The filmmakers want us to discover specific details that the film has but doesn’t tell us openly.

Roma is a town located in the middle of Mexico City. A place of transit where people pass by on their way to the “Zócalo,” also known as Plaza de la Constitución. People’s destination is a Civic Center that we don’t see in the Picture. That place is considered Ground Zero for individuals to publicly celebrate, dance, vote, protest, and publicly demonstrate their political concerns.
"Roma" actresses, Yalitzia Aparicio (Cleo), Nancy Garcia (Adela), María de Tavira (Señora Sofía). Photo José Hermosillo ©2018 Festival in LA
The story of “Roma” happens in a tumultuous time under the “populist” or “leftist” presidency of Luis Echeverria (1970-1976). He was responsible for the “Corpus Christi Massacre” perpetrated by the government-sponsored and trained by the CIA called the “Falcons,” also known as the “Alcones” displayed in the film. More than one hundred students were killed.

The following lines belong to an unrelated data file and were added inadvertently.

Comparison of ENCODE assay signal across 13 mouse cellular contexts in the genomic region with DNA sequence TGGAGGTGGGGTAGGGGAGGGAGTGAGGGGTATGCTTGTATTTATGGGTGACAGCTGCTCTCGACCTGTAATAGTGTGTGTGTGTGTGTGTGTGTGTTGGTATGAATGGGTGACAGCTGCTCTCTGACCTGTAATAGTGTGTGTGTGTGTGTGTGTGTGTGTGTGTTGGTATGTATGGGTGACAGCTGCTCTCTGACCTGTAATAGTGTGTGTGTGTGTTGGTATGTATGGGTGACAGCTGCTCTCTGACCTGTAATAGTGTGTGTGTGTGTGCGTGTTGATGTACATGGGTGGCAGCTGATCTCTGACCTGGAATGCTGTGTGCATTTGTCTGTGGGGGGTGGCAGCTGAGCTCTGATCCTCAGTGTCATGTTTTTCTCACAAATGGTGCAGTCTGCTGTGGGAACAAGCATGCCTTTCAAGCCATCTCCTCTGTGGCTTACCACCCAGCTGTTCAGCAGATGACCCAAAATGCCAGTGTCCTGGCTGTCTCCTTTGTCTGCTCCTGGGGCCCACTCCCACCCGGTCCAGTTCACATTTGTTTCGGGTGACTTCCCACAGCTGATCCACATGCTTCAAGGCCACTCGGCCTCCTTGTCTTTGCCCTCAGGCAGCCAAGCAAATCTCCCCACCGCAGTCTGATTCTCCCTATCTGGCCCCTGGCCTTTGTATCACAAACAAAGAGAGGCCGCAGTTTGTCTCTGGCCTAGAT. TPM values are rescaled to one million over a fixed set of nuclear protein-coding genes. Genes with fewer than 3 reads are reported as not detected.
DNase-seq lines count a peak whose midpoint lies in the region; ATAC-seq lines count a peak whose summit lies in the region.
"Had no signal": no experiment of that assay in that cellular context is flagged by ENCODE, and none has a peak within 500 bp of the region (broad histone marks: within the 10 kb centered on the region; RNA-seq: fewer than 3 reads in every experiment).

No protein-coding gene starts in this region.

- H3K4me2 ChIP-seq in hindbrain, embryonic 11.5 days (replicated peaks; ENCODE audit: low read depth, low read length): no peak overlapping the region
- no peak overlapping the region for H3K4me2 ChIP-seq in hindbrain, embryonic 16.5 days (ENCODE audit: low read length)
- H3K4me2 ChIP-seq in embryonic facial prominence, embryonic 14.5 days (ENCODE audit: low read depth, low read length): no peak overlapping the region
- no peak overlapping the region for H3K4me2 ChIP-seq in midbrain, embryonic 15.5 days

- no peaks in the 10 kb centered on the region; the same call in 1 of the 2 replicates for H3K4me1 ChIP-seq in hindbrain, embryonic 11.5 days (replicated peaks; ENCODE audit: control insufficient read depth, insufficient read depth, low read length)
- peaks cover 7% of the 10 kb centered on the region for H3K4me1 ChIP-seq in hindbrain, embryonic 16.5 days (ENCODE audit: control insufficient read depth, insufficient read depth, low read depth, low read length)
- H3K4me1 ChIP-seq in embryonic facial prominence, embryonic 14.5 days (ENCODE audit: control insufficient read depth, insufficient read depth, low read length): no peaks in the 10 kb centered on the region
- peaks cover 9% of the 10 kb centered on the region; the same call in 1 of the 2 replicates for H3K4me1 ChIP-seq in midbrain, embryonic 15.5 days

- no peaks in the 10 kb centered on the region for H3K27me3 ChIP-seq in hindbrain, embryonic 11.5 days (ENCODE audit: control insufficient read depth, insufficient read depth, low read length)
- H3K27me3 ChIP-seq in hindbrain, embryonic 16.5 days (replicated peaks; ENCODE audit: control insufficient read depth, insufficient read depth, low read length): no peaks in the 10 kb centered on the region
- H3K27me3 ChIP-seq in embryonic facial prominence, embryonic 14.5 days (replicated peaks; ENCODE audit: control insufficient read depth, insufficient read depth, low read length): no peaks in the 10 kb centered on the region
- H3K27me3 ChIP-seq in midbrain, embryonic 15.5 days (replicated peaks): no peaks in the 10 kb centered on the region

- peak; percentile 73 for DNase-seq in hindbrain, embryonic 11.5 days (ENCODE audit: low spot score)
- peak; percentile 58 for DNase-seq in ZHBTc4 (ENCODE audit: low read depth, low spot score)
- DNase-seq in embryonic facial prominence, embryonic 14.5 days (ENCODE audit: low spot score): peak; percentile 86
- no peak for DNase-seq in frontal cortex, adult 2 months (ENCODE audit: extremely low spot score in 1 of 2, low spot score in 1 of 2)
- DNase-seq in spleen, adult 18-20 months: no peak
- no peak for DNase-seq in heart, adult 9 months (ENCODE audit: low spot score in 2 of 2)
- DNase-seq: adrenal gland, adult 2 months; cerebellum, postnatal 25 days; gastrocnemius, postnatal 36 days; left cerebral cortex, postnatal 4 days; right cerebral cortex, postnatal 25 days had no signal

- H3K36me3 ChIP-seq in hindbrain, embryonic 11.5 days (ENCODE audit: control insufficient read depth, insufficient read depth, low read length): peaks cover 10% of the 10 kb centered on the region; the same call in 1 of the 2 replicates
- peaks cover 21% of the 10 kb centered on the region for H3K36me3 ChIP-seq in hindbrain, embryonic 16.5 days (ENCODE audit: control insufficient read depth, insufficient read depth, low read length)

Echeverria was elected “democratically” but also had prominent involvement in the riots of 1968. The army killed dozens of students protesting in the streets in the barrio of Tlatelolco in 1968.

Those tumultuous times in Mexico included the organization of the 1968 Olympic Games and the Soccer World Cup in 1970 and the subway construction. Elements that represented another setback for Mexico’s economy. 

The government wanted to show a different face of Mexico to the world. In the 1970s, the people suffered the consequences of the tremendous burden-those investments generated.
Roma ©2018 Netflix